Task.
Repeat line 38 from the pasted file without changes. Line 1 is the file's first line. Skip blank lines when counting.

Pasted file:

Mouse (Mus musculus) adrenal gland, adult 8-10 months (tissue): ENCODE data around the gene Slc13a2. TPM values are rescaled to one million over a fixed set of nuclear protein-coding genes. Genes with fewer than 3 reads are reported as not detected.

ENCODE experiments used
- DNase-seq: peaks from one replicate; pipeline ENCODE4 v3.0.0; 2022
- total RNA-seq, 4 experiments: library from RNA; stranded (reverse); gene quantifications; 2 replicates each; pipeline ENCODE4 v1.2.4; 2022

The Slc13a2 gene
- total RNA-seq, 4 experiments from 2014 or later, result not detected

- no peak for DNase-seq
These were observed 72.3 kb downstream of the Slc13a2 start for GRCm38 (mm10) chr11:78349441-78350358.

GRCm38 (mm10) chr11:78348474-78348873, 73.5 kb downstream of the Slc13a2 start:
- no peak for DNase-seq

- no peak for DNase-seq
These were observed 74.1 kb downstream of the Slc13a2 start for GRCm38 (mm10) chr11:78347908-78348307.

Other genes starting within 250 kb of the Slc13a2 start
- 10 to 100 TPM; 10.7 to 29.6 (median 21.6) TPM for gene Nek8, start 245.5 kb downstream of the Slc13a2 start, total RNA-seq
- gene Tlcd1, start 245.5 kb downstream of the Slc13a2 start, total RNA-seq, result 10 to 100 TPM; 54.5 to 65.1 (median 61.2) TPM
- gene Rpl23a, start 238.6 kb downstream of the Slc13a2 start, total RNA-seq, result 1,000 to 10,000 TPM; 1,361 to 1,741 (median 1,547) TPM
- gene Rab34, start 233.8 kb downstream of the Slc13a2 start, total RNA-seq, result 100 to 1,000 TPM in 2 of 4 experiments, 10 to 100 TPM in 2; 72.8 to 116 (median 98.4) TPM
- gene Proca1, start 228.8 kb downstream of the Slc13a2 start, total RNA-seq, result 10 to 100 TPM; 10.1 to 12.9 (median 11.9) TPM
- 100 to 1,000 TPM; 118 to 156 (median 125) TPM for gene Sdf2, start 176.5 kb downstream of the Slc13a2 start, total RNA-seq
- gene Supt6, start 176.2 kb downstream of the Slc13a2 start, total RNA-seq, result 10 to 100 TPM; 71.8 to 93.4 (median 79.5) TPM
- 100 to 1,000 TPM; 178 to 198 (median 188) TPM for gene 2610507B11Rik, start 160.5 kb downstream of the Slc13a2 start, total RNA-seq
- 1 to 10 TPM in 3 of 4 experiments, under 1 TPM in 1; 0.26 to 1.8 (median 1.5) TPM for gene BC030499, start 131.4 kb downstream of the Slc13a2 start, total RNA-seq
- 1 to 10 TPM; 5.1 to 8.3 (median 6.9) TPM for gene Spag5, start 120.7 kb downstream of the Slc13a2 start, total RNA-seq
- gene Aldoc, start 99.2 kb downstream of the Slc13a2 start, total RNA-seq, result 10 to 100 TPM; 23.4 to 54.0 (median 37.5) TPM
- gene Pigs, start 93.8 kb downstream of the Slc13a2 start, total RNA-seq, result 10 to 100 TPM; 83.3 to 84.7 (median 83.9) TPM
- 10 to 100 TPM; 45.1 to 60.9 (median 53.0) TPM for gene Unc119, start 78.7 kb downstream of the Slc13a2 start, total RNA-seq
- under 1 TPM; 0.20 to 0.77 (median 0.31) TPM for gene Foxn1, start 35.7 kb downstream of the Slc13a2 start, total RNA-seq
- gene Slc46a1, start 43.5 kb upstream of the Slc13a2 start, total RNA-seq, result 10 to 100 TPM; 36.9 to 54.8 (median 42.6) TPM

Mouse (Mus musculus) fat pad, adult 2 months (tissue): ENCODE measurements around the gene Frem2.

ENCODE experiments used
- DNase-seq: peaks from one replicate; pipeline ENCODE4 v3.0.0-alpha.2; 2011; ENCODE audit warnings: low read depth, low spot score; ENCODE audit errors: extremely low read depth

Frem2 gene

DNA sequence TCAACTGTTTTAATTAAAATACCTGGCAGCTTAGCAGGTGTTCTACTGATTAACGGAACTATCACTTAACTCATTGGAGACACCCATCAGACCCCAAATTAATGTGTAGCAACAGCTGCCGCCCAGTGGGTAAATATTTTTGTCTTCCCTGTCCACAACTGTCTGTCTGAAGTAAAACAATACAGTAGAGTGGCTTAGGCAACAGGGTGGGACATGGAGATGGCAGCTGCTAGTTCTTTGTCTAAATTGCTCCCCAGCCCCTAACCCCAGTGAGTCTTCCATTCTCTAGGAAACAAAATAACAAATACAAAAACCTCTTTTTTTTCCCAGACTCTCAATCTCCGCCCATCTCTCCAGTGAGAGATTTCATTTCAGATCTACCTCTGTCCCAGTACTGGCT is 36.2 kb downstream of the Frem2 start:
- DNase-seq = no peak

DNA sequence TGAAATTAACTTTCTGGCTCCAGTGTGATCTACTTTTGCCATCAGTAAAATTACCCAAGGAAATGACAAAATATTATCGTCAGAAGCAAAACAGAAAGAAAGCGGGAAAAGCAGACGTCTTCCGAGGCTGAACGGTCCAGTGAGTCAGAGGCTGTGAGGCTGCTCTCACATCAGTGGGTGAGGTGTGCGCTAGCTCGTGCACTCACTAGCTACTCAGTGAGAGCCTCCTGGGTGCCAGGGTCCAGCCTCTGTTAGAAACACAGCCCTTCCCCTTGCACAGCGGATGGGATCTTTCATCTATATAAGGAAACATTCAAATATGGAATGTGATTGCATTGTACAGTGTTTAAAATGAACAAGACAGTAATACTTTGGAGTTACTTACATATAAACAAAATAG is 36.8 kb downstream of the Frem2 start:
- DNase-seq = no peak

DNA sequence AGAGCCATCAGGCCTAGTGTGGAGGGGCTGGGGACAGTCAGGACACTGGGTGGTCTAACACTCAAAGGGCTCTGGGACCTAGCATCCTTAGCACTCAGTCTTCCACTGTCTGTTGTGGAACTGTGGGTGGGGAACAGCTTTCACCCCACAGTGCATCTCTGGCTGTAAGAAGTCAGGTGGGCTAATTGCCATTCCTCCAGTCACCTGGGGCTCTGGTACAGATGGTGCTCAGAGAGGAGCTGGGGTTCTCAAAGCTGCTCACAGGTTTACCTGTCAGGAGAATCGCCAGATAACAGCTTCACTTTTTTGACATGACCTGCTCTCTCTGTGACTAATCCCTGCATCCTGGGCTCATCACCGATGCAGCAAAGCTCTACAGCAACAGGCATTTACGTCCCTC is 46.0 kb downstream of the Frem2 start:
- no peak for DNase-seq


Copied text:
- no peak for DNase-seq